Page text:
Tuesday, May 29, 2012

Pre-K Play: The Mysterious, Haunted, Spooky House Full Of Hearts



On Sunday I posted about the process of creating our Pre-K play. Yesterday came the script and details about the creation of our props and sets. Today, I present the video of our play.

Our play always takes place on the Wednesday before Memorial Day, the second to the last day of school. We began our day as usual with indoor free play, but as the time approached I quietly let the actors know it's time to get ready and one-by-one they slipped away to the backstage area where they were met by parent-teachers who helped them don their costumes. This is a part of the process we had discussed the day before and they were looking forward to keeping the play a big surprise.

The rest of us continued playing, cleaned up as usual, then convened on the blue rug for circle time. After a couple songs I asked, "Hey, were is everybody? Some of our friends are missing." Once we'd named our missing friends, I told them, "The 5-year-olds have a surprise for you today," and we all filed in to take our seats in the audience.


Typically, by any objective artistic standard, what the children have been rehearsing on the stage for the last few weeks leading up to the performance, including the dress rehearsal the day before, is a mess. I mean that in the post positive sense possible, of course, with the children still freely exploring the stage, the sets, the props and the material, even as they are "performing," creating each time a dramatic version of "preschool gray." Ah, but for the performance itself, with the advent of full costuming and an audience, the children are usually "scared straight," focused, and ready to hit their spots. This year's group didn't adhere to this pattern, however. Their last few rehearsals actually were relatively polished and they came into the performance relaxed and confident, so much so that the Rainbow Butterflies still carried on their usual buzz of conversation throughout the play, Panther got "lost" in making faces at himself in a mirror offstage and had to be gently jostled from his reverie to respond to his cue, and several of them still jumped off the stage to rescue their paper airplane bats from the audience. A few of the parents told me their kids were nervous beforehand, but it didn't show on stage at all.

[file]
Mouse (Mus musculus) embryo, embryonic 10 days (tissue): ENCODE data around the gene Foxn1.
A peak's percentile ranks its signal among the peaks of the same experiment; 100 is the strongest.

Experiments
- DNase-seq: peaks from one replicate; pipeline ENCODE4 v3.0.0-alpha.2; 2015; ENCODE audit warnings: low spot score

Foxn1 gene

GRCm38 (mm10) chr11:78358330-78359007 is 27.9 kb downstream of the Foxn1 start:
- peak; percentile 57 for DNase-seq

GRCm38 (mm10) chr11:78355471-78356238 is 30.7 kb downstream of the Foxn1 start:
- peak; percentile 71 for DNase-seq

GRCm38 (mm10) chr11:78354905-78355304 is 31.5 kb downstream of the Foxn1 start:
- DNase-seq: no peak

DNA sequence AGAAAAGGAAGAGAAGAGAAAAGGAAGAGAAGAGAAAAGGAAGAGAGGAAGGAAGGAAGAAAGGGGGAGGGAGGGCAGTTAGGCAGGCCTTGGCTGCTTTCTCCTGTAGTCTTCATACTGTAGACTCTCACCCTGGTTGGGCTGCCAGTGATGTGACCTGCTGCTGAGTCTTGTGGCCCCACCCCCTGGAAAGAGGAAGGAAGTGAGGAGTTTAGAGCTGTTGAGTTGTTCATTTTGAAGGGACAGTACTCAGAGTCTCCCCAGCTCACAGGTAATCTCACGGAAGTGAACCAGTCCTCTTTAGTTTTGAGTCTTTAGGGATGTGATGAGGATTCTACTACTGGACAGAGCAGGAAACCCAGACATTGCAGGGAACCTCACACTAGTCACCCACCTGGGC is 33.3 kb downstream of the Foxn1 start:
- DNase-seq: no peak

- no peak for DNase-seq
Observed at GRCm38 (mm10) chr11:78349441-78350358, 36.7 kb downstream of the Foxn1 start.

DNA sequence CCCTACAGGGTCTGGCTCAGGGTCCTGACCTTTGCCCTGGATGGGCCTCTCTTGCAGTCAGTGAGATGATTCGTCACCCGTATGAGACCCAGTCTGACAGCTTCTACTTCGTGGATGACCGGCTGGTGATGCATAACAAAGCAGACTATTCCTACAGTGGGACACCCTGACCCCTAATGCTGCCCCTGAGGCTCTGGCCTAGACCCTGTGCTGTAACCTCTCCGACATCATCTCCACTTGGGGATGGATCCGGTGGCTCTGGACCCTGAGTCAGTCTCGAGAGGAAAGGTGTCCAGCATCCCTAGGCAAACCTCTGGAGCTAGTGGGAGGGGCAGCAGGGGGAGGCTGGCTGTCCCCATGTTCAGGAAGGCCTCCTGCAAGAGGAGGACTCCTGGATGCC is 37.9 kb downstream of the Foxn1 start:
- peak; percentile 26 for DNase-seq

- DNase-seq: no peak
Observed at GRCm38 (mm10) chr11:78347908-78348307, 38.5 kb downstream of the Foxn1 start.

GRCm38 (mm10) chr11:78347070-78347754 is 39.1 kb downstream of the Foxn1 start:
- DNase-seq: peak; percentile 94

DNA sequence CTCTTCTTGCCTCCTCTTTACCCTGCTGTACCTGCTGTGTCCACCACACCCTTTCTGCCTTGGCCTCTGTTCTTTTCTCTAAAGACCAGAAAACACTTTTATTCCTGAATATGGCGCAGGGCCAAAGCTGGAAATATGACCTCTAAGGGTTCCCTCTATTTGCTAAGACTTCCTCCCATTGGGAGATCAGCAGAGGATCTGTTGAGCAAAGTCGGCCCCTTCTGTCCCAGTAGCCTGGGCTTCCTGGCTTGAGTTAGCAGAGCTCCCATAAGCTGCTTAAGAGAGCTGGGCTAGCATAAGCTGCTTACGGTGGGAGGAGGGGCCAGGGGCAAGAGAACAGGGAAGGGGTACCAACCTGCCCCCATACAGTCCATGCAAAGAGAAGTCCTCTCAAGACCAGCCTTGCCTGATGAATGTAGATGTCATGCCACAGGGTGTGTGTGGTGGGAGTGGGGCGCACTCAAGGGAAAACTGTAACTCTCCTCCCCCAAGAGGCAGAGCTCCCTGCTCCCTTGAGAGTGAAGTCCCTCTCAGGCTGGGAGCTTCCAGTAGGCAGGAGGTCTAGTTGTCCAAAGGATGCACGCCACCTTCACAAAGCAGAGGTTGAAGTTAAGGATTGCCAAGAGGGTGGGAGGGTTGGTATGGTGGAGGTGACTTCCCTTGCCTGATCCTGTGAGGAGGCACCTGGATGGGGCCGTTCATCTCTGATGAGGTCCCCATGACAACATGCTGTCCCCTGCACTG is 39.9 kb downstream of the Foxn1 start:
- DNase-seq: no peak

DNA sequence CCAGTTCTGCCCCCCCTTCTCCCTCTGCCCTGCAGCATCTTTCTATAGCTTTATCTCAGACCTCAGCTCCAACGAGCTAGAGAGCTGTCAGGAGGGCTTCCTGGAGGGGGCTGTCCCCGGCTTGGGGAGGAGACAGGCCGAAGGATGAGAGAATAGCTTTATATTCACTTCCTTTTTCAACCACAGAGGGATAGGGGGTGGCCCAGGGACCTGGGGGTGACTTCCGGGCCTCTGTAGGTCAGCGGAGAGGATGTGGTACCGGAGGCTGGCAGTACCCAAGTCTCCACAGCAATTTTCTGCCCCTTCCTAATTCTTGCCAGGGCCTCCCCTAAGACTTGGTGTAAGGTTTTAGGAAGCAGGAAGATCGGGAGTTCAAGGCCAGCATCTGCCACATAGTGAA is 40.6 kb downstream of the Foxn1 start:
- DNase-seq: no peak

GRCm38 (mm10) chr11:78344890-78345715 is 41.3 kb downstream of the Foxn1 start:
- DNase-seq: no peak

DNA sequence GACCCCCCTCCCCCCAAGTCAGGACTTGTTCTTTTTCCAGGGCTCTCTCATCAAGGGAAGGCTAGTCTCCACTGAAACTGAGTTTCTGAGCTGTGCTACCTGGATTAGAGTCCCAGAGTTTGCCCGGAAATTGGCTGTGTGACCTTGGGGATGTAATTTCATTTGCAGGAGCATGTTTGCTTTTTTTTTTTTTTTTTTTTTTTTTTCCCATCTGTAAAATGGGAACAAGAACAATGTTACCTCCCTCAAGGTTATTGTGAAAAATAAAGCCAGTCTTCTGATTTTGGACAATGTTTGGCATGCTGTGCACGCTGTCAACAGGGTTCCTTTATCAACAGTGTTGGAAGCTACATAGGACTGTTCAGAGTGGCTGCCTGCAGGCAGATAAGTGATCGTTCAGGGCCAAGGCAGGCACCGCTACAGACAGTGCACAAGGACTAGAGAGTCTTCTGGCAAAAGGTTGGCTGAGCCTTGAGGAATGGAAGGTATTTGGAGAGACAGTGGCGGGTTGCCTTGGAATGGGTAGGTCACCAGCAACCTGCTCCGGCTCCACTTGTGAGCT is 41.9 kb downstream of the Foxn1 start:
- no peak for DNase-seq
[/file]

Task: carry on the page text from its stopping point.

When the play was through, bows taken, and questions answered, we enjoyed cupcakes together. The younger children then took over the stage, props, costumes, and sets as I again read through the script, giving them a chance to re-enact what they had just seen their older classmates do, inspiration that will last into next year.

Our tradition is to call this the "last day of school" for the older kids, finishing with a simple bridge ceremony. When they return tomorrow, the official last day of school, it will be as "visitors," while the younger children have now become the new "Pre-K kids." 



I didn't want to distract from the performance by mentioning this before you'd watched it, but I really want to point out the terrific, almost invisible work of our stage crew: Sylvia's mom Toby and Sadie's mom Medora. They rehearsed right along with us. This is how cooperatives work.


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1 comment:

Amelia Mello said...

Hi Tom. My name is Amelia Mello and I am one of your new followers. I love your blog. This play is soooo adorable. I like it that the children did everything. You seem to be such a light in the life of those kids. Congratulations!

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